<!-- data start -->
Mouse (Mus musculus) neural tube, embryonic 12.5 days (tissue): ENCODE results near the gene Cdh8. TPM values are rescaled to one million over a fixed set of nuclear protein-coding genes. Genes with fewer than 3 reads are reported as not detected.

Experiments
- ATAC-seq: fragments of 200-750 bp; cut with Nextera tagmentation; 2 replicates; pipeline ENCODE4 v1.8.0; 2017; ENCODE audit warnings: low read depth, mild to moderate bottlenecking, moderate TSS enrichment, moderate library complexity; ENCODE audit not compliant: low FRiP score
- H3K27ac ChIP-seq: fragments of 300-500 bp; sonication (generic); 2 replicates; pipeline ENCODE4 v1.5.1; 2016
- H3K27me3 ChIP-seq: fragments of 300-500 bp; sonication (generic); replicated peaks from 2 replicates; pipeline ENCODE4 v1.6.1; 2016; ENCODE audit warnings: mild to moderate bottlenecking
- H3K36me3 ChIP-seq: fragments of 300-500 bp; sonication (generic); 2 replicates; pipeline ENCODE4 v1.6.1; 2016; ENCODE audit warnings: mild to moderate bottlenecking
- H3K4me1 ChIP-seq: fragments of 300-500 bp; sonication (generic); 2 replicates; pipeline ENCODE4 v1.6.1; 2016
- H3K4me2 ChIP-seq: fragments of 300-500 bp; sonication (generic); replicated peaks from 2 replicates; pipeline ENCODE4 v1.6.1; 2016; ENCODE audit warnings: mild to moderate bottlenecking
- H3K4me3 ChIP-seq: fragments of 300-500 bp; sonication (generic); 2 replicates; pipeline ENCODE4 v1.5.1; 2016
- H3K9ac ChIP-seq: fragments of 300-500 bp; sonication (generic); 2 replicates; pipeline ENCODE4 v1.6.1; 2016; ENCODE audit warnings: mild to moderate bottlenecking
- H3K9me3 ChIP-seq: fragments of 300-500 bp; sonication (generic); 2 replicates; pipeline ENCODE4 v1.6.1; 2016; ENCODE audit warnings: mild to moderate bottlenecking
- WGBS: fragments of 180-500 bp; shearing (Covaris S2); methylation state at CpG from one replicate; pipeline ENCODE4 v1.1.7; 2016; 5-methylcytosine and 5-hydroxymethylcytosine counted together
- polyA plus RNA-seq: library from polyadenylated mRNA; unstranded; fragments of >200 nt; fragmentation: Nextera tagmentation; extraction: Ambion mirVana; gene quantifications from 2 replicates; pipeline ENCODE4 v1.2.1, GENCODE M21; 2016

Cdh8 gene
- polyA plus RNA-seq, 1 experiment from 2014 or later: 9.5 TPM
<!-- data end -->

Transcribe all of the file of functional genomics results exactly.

Mouse (Mus musculus) neural tube, embryonic 12.5 days (tissue): ENCODE results near the gene Cdh8. TPM values are rescaled to one million over a fixed set of nuclear protein-coding genes. Genes with fewer than 3 reads are reported as not detected.

Experiments
- ATAC-seq: fragments of 200-750 bp; cut with Nextera tagmentation; 2 replicates; pipeline ENCODE4 v1.8.0; 2017; ENCODE audit warnings: low read depth, mild to moderate bottlenecking, moderate TSS enrichment, moderate library complexity; ENCODE audit not compliant: low FRiP score
- H3K27ac ChIP-seq: fragments of 300-500 bp; sonication (generic); 2 replicates; pipeline ENCODE4 v1.5.1; 2016
- H3K27me3 ChIP-seq: fragments of 300-500 bp; sonication (generic); replicated peaks from 2 replicates; pipeline ENCODE4 v1.6.1; 2016; ENCODE audit warnings: mild to moderate bottlenecking
- H3K36me3 ChIP-seq: fragments of 300-500 bp; sonication (generic); 2 replicates; pipeline ENCODE4 v1.6.1; 2016; ENCODE audit warnings: mild to moderate bottlenecking
- H3K4me1 ChIP-seq: fragments of 300-500 bp; sonication (generic); 2 replicates; pipeline ENCODE4 v1.6.1; 2016
- H3K4me2 ChIP-seq: fragments of 300-500 bp; sonication (generic); replicated peaks from 2 replicates; pipeline ENCODE4 v1.6.1; 2016; ENCODE audit warnings: mild to moderate bottlenecking
- H3K4me3 ChIP-seq: fragments of 300-500 bp; sonication (generic); 2 replicates; pipeline ENCODE4 v1.5.1; 2016
- H3K9ac ChIP-seq: fragments of 300-500 bp; sonication (generic); 2 replicates; pipeline ENCODE4 v1.6.1; 2016; ENCODE audit warnings: mild to moderate bottlenecking
- H3K9me3 ChIP-seq: fragments of 300-500 bp; sonication (generic); 2 replicates; pipeline ENCODE4 v1.6.1; 2016; ENCODE audit warnings: mild to moderate bottlenecking
- WGBS: fragments of 180-500 bp; shearing (Covaris S2); methylation state at CpG from one replicate; pipeline ENCODE4 v1.1.7; 2016; 5-methylcytosine and 5-hydroxymethylcytosine counted together
- polyA plus RNA-seq: library from polyadenylated mRNA; unstranded; fragments of >200 nt; fragmentation: Nextera tagmentation; extraction: Ambion mirVana; gene quantifications from 2 replicates; pipeline ENCODE4 v1.2.1, GENCODE M21; 2016

Cdh8 gene
- polyA plus RNA-seq, 1 experiment from 2014 or later: 9.5 TPM